For the double integral:$$\int^{2\pi}_0\int^1_{\cos(x)}f(x,y)dydx$$

I want to sketch the region of integration and then obtain an equivalent double integral with the order of integration reversed.

My region is simply bound by the upper limit of $y=1$ and lower of $y = \cos(x)$. Lower of $x = 0$ and upper of $x = 2\pi$.

Is this the correct region? If so, how will i have my new double integral set as if i use horizontal strips i go from the $\cos(x)$ line back to the $\cos(x)$ line. from observation ( i most likely am wrong) i took $x$ to go from (lower ) $x = 1-x^3$ to (upper) $x=??$ This is proving to be a bit difficult for me.

Using horizontal strips my $y$ goes from $y=-1$ to $y=1$, which would be my outside integral.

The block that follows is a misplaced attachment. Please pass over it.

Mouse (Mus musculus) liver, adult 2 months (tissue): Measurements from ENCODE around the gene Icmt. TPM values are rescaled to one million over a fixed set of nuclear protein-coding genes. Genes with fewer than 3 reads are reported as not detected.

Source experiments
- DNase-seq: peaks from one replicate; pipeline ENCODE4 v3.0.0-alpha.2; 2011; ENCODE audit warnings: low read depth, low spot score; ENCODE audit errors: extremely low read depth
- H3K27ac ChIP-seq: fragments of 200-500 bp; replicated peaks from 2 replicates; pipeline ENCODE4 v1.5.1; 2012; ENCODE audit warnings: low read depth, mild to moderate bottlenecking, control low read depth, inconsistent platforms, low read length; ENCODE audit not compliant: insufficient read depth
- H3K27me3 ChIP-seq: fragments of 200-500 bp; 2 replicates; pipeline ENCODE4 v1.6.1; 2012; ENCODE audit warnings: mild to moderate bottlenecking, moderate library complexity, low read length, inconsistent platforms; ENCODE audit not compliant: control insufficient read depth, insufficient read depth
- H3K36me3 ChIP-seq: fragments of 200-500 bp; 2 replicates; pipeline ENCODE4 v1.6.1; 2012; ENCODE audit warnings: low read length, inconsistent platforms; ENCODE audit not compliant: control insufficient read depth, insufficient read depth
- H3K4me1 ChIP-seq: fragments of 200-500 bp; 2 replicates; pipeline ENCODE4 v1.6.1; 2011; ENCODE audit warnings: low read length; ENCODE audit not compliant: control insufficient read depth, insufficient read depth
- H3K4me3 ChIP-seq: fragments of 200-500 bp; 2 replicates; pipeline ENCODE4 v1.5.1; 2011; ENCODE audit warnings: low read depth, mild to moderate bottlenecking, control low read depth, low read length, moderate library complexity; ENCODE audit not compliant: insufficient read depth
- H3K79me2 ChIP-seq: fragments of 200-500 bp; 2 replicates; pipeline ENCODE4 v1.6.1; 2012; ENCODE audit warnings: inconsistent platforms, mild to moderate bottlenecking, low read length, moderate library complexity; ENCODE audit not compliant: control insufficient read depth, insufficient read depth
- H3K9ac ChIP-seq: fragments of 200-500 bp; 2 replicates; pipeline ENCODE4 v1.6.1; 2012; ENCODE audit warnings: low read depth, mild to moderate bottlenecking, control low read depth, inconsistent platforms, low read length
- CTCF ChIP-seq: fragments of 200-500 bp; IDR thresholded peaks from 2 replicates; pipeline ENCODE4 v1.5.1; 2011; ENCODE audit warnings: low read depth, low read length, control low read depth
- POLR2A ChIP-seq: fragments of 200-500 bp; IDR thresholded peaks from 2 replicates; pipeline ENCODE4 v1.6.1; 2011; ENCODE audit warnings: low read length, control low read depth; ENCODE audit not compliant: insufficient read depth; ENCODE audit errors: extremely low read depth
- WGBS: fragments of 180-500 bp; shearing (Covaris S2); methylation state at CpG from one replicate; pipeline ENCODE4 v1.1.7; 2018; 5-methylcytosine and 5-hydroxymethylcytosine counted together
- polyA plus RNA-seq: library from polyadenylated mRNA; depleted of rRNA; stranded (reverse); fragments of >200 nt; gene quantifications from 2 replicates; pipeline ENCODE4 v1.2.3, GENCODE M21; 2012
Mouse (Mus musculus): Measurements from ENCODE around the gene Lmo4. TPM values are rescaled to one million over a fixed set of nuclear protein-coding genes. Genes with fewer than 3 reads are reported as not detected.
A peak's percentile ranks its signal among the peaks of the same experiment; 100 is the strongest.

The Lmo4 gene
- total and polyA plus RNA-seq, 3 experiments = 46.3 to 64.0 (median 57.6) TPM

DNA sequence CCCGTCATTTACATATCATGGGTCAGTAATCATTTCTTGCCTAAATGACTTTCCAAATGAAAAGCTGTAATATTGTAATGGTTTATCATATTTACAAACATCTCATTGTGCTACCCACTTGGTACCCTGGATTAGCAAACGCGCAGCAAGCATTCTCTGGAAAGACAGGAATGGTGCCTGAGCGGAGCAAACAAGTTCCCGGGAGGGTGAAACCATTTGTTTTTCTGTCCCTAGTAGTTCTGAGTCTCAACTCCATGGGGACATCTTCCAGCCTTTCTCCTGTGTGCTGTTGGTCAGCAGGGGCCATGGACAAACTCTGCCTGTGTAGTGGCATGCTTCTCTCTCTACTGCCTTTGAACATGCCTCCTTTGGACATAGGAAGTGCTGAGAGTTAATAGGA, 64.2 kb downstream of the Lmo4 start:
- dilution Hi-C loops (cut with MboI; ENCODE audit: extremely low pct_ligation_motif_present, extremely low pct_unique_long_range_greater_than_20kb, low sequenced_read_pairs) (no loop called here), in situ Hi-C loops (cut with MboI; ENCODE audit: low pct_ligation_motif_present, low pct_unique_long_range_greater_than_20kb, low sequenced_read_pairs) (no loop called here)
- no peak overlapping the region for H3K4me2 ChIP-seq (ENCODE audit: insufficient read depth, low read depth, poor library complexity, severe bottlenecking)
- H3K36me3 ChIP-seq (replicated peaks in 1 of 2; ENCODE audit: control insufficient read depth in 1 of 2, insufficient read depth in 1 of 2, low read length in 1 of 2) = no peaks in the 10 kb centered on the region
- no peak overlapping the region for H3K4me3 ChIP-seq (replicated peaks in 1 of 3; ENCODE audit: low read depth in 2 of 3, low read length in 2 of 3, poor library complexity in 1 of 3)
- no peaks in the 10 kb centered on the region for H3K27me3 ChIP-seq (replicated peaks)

Any help would with sketching this region/ obtaining an equivalent double integral with the order of integration reversed would be greatly appreciated.


You have to use the $\arccos(y)$ function. Remember, the domain of the $\arccos(y)$ function is limited to $-\pi\le{y}\le\pi$, so this will only cover the left half of the region. For the right have, you will have to use a second function: $-\arccos(y)+2\pi$. Your region will therefore become:

$$\begin{align} \arccos(y)\le &x <-\arccos(y)+2\pi\\ -1\le&y<1 \end{align}$$

| cite | improve this answer | |
  • $\begingroup$ Please replace $\arccos(y)+2\pi$ by $2\pi-\arccos(x)$. $\endgroup$ – Did Aug 20 '13 at 7:49
  • $\begingroup$ @Did Done. Sorry for the confusion. $\endgroup$ – Ataraxia Aug 20 '13 at 7:53

Your Answer

By clicking “Post Your Answer”, you agree to our terms of service, privacy policy and cookie policy

Not the answer you're looking for? Browse other questions tagged or ask your own question.